The Washington PostDemocracy Dies in Darkness

The border crisis is a no-win situation for Obama. Here’s proof.

Unaccompanied migrant children are shown at a Department of Health and Human Services facility in South Texas in this handout photo courtesy of the office of Rep. Henry Cuellar (D-Tex.) taken within the past two weeks and released June 12. (U.S. Rep. Henry Cuellar's Office via Reuters)
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Democratic Texas Reps. Pete Gallego and Henry Cuellar have more at stake than almost any member of Congress when it comes to the border crisis. That's because the two of them combine to represent about 1,000 miles of the United States-Mexico border — around half of the entire border, in fact.

But when it comes to whether President Obama should come to the border to deal with the situation — something he's not planning to do — they have vastly different views.

Here's Gallego's statement Wednesday: "The president's presence along the border would create an unneeded distraction by diverting law enforcement and other resources at a critical time. We don't need photo ops; we need action. The ball is in Congress' court to do this right."

Cuellar has a far different take. He took to MSNBC's "Andrea Mitchell Reports" on Wednesday to implore Obama to visit the border during his visit to Texas this week. And Cuellar didn't ask nicely; instead he criticized Obama for having drinks with Colorado Gov. John Hickenlooper (D) on Tuesday and suggested that showing up just a few hundred miles from the border without visiting it would be "aloof."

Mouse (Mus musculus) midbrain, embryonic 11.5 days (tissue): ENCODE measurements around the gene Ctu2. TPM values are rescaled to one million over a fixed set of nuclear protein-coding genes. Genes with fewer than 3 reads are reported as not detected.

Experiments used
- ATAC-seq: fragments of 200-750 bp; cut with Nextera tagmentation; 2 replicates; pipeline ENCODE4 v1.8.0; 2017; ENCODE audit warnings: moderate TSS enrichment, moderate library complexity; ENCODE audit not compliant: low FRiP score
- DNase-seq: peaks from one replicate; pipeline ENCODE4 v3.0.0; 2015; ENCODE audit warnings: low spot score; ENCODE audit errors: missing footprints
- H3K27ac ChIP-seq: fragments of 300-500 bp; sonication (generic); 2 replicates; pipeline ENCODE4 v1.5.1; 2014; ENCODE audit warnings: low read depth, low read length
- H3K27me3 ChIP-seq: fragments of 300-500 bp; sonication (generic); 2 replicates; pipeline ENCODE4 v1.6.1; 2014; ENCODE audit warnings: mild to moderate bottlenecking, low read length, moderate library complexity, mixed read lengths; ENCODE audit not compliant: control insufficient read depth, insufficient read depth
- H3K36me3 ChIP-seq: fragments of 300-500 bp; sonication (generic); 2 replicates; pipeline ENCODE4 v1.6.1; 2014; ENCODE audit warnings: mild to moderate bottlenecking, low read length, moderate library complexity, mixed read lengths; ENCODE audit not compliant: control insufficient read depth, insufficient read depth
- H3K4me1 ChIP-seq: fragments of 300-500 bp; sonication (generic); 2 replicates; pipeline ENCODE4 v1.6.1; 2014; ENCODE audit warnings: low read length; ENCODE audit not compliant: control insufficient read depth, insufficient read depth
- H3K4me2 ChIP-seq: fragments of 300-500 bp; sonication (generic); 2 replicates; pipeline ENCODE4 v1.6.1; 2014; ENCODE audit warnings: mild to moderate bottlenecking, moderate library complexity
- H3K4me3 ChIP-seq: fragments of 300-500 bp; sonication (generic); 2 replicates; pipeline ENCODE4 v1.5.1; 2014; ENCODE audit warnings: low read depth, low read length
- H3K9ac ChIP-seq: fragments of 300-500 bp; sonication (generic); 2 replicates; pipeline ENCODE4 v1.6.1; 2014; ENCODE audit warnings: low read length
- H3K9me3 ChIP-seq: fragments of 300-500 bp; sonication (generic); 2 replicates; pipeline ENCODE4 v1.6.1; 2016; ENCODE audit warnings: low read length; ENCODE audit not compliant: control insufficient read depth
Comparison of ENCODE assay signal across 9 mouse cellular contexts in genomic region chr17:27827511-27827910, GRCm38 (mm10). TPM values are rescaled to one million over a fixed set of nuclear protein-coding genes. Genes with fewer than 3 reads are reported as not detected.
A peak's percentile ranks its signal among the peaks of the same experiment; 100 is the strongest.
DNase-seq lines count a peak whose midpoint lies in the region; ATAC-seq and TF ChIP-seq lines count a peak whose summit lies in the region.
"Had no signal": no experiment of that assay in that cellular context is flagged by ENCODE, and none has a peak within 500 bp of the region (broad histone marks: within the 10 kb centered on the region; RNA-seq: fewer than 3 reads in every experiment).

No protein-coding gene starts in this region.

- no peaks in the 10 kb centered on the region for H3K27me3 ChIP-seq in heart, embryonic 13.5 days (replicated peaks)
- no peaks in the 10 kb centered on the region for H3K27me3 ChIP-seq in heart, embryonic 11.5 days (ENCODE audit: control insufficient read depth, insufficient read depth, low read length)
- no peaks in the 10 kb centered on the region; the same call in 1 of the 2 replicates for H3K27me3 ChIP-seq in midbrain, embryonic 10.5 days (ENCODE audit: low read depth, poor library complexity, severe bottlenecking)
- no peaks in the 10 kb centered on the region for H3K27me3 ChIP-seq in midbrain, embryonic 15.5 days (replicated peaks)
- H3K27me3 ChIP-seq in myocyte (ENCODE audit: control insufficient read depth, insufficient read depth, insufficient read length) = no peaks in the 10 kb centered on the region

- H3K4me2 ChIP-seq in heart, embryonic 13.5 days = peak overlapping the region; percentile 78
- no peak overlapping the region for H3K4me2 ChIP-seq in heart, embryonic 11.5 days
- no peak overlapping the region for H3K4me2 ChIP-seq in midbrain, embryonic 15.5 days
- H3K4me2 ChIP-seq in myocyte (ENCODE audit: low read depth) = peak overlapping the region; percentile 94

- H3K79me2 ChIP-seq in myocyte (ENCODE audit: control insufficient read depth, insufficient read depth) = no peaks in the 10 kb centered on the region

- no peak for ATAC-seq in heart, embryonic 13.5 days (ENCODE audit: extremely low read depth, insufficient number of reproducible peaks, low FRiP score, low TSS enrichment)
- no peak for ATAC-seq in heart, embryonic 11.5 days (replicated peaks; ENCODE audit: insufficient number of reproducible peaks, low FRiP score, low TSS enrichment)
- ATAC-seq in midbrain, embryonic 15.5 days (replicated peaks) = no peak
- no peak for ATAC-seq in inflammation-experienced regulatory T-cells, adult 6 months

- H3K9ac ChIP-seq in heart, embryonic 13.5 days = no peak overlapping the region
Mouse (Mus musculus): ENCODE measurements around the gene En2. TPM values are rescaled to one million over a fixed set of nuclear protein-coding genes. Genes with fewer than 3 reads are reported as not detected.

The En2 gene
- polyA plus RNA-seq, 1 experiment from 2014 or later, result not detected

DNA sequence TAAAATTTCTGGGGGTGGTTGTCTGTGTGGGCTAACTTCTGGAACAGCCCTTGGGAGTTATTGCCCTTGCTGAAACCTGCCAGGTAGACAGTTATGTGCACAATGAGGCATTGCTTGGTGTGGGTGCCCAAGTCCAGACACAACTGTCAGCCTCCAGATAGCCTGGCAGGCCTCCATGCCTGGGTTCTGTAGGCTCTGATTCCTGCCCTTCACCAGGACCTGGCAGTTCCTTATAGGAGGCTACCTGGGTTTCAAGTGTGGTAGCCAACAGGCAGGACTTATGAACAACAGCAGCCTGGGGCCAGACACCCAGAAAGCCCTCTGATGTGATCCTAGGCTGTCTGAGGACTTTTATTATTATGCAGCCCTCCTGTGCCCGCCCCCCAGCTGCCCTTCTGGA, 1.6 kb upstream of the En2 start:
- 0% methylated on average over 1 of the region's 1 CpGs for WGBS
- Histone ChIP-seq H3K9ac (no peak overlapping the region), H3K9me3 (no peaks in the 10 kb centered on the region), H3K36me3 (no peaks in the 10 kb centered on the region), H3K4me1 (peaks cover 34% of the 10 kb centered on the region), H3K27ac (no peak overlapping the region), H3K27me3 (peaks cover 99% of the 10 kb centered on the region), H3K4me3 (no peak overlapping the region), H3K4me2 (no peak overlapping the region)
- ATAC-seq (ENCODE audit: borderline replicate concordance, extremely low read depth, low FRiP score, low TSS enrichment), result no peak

"When he is shown playing pool in Colorado, drinking a beer, and he can't even go 242 miles to the Texas border?" Cuellar said. "Border community leaders want to see him down there on the border. And I think the optics and the substance of it is that he should show up at the border."

Cuellar added: "He either can roll up his sleeves and go down to the border or he can just look aloof and detached and not go to the border."

Two Democrats from Texas representing two neighboring districts each containing hundreds of miles of the border. Two vastly different views of what Obama should do.

In a way, it's a pretty perfect metaphor for the unhappy choices Obama faces when dealing with the influx of young illegal immigrants — many of them from Central America. Basically, anything Obama does will be second-guessed and will irritate lots of people.

Including, apparently, members of his own party with lots of skin in the game.